Avalokitesvara, Bodhisattva of Compassion, is regal in a rocky outcropping on Mount Potalaka, his island paradise. On a rock ledge to the right is a kundika water sprinkler in a crystal basin holding a willow branch, symbol of the deity's healing powers. The boy pilgrim Sudhana (K. Sonjae Tongja) stands in the lower right raising his hands in a gesture of reverence (anjali mudra). Supplicants at the left are an older devotee in court dress and an attendant proferring a branch of coral. A bird flies over diamond-shaped rocks jutting up from the sea on the left and bamboo trees arch from the rocks on the right.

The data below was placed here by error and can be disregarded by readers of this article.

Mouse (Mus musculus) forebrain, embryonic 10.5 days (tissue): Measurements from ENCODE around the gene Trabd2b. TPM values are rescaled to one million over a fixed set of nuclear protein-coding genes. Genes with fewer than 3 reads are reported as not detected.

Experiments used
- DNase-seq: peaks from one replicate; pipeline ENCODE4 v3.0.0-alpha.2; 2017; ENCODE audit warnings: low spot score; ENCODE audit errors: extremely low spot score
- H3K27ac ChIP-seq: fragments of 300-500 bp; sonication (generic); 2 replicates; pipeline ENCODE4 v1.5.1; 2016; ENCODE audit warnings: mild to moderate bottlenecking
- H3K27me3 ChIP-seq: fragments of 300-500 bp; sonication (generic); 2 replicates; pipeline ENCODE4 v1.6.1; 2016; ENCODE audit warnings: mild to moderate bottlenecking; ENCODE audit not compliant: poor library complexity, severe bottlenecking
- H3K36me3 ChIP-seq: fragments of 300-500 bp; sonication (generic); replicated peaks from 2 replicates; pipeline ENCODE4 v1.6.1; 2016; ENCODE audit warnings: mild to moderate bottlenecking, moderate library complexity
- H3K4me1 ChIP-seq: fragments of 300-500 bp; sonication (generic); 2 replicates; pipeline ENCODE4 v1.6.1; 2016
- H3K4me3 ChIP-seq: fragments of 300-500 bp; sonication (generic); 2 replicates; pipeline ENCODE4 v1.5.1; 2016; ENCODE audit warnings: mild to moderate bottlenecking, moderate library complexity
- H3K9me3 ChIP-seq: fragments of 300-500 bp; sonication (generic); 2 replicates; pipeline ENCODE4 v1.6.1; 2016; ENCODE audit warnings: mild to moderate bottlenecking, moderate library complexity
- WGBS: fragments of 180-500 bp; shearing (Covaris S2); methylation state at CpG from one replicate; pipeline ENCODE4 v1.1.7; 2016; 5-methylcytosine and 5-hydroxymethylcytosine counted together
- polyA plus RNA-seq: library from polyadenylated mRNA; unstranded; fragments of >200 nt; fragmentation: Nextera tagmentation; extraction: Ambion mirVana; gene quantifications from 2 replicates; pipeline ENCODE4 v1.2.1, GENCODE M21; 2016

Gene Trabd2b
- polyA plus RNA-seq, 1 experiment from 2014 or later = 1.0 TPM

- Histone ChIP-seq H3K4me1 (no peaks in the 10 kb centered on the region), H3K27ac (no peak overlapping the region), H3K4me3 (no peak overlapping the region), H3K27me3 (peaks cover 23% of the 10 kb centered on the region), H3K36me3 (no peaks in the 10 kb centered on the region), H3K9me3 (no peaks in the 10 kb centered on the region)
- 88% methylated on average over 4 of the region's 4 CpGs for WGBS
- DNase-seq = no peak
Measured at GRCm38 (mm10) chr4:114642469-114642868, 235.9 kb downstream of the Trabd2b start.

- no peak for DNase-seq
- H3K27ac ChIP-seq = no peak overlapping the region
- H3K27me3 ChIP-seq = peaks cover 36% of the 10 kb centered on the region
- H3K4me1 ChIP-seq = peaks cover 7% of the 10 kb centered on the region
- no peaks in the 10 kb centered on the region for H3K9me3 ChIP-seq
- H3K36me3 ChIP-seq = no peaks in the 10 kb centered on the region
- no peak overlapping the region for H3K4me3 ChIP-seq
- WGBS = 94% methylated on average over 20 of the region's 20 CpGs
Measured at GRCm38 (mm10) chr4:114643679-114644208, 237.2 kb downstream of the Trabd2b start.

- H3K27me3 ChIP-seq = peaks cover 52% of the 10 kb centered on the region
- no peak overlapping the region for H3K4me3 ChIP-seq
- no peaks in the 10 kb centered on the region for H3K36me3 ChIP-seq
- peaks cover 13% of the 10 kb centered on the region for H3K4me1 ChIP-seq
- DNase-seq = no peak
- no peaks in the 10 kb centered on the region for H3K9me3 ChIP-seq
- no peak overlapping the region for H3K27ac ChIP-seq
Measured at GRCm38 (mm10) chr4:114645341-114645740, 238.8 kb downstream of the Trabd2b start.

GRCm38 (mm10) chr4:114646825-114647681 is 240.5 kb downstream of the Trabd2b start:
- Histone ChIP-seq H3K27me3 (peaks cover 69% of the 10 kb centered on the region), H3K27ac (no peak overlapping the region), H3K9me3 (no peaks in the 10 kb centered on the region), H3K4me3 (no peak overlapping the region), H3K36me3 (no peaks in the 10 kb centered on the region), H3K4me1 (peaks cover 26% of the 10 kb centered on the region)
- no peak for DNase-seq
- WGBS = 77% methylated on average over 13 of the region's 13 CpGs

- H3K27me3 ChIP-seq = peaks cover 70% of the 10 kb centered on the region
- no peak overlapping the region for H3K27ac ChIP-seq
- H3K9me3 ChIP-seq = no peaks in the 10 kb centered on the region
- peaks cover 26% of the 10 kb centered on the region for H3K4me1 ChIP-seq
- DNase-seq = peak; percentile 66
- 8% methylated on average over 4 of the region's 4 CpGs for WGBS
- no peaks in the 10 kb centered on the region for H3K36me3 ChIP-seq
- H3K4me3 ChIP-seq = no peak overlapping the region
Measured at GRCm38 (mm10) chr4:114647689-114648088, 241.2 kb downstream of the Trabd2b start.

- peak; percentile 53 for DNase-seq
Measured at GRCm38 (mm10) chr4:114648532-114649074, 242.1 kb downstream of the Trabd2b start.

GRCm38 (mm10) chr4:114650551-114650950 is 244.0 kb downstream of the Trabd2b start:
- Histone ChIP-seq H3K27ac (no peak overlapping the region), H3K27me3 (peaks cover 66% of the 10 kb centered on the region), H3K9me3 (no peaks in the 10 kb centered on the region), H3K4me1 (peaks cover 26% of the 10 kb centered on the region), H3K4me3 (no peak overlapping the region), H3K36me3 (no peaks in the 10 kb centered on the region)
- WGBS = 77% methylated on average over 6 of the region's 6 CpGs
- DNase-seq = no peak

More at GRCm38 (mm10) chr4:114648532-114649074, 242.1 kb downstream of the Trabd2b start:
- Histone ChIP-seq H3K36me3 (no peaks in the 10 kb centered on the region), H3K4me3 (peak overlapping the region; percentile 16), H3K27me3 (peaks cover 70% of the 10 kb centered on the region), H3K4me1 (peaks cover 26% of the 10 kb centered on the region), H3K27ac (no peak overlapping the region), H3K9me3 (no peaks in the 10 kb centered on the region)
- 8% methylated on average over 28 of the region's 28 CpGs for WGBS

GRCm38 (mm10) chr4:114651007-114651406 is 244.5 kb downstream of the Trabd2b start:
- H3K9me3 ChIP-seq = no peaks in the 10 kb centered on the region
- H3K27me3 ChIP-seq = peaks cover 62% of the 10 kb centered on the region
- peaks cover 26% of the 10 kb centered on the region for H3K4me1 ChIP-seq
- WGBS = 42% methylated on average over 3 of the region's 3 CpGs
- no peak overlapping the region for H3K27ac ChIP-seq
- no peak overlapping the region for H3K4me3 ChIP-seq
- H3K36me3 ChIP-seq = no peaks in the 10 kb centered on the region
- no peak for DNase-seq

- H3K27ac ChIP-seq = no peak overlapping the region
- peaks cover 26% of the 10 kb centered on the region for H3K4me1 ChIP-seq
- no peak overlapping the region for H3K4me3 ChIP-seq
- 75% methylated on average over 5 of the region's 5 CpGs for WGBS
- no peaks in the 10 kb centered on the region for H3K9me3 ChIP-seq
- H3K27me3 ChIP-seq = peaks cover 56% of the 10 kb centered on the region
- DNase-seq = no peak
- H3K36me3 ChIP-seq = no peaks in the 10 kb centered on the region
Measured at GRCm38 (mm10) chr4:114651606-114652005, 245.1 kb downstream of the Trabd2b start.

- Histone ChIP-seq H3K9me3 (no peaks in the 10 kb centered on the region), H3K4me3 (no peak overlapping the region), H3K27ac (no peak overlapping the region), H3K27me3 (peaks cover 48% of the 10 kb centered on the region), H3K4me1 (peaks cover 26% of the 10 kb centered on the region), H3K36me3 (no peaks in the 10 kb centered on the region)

The iconography derives from the Avatamsaka Sutra, the representative text of the Hwaom (Ch. Hua Yen, J. Kegon) sect of Buddhism that was founded in China in the 7th century and quickly found converts in Korea and Japan. The sutra describes the sacred island realm of Avalokitesvara, most worshipped Bodhisattva of the Buddhist pantheon who has forsaken enlightenment to help human beings attain salvation. The story of the boy pilgrim Sudhana is in the Gandhavyuha, or "Entering the Dharma World," chapter that relates his journey to fifty-three deities in search of ultimate truth. The island here is his twenty-eighth stop.
The fluid, deft painting in gold pigment on a dark indigo ground may be compared to 14th to 15th-century Korean Buddhist paintings, one in the National Museum of Korea, Seoul (dated 1307) and one in the collection of Saifukuji, Japan.